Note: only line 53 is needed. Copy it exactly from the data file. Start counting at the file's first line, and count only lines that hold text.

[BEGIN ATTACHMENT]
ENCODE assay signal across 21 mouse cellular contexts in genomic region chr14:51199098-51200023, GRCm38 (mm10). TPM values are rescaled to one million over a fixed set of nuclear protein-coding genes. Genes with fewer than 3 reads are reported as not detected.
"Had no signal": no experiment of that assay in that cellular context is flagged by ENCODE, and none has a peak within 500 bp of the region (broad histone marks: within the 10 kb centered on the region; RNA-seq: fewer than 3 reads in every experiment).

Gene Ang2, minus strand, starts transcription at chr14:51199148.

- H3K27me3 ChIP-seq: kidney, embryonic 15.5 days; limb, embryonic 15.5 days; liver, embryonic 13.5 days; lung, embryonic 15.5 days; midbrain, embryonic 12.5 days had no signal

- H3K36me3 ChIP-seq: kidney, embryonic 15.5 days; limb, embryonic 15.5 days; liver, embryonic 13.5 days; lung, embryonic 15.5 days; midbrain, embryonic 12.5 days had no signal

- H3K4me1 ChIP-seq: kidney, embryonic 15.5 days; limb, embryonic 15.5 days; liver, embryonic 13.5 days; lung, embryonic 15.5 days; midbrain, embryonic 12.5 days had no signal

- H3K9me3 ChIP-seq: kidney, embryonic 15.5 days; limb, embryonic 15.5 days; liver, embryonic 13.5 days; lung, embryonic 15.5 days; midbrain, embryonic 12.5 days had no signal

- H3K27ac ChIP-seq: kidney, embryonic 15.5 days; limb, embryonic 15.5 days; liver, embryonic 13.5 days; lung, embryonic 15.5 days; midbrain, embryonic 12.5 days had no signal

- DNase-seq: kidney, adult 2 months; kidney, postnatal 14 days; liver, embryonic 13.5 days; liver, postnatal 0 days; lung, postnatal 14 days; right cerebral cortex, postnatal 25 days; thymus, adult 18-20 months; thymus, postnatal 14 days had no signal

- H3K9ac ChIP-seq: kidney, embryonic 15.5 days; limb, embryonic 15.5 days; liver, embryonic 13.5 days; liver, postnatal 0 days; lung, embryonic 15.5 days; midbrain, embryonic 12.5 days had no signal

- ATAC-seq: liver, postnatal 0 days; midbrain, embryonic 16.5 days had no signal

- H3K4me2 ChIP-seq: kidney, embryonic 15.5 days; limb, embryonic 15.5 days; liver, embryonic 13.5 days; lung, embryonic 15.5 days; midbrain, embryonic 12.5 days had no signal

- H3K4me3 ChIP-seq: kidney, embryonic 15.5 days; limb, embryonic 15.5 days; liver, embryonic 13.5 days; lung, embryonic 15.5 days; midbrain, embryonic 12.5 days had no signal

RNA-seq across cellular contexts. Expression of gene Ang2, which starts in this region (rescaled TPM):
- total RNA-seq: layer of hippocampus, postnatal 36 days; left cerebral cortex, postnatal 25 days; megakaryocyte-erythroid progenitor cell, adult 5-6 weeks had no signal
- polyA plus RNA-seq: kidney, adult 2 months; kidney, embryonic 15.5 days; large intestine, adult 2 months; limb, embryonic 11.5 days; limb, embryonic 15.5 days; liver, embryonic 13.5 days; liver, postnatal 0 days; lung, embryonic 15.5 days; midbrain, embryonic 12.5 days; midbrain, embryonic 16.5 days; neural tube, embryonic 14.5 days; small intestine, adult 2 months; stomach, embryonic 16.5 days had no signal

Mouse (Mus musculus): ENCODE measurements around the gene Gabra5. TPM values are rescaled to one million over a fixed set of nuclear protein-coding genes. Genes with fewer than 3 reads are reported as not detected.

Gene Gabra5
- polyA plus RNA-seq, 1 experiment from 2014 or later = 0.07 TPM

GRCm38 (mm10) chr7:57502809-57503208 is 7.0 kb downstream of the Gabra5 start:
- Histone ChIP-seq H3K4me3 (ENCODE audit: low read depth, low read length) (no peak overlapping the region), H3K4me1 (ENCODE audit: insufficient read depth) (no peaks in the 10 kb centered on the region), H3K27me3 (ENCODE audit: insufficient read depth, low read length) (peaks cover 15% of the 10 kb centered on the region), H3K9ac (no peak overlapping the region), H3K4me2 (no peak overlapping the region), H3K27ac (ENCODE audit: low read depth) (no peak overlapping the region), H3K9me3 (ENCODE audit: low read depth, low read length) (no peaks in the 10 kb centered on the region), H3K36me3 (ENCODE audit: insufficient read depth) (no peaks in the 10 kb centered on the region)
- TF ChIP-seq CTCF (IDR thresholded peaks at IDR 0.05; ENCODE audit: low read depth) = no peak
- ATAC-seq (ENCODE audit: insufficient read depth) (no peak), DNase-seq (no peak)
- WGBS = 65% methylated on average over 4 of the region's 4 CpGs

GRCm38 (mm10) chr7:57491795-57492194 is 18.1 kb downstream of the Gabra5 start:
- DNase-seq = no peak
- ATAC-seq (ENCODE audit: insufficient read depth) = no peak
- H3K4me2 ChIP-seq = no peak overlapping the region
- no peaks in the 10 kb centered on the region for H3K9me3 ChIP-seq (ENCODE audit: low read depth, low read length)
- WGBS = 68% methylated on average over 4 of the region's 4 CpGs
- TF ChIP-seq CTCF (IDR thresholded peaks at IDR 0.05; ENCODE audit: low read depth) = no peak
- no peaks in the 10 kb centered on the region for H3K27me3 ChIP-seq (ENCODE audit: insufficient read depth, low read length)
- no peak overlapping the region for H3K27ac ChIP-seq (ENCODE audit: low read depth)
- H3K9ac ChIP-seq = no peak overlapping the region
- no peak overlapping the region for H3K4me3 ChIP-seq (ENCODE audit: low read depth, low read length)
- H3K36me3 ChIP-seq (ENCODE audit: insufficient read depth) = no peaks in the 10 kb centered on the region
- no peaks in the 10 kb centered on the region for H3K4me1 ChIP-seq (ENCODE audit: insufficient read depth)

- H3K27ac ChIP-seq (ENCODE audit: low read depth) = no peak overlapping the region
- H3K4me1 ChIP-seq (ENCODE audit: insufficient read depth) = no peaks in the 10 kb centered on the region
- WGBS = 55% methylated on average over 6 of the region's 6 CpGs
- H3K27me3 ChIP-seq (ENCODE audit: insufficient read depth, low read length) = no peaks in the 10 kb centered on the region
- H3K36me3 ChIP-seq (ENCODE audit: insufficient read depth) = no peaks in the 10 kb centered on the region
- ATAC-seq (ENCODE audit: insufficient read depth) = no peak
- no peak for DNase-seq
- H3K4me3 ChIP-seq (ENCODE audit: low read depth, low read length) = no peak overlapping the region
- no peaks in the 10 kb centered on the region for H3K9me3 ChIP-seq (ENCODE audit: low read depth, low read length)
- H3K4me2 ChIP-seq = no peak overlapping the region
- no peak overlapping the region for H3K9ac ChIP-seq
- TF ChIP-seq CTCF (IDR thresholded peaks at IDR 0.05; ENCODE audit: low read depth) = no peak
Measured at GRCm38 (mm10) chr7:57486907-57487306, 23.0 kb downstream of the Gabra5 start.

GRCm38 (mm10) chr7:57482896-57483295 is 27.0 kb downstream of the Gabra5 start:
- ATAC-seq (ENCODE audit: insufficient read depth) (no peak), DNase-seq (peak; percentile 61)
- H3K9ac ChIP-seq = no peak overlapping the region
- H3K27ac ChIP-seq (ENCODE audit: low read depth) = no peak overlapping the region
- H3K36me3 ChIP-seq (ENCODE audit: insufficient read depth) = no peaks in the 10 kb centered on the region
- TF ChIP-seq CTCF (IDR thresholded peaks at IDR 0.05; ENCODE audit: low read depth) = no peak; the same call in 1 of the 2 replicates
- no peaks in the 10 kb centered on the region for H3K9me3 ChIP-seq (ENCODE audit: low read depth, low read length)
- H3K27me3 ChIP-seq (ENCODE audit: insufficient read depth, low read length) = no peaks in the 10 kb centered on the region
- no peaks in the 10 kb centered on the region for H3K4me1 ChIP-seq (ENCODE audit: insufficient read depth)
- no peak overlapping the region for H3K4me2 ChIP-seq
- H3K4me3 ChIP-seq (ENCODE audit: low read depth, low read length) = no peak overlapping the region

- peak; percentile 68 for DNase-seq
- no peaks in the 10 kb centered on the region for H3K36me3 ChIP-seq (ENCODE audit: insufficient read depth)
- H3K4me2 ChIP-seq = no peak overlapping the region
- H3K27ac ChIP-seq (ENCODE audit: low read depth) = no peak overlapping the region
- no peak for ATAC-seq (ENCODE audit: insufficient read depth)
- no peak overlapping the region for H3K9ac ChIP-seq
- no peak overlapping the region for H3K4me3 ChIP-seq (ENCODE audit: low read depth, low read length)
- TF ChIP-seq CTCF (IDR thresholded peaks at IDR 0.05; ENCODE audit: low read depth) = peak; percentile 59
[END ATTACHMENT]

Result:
- H3K9ac ChIP-seq = no peak overlapping the region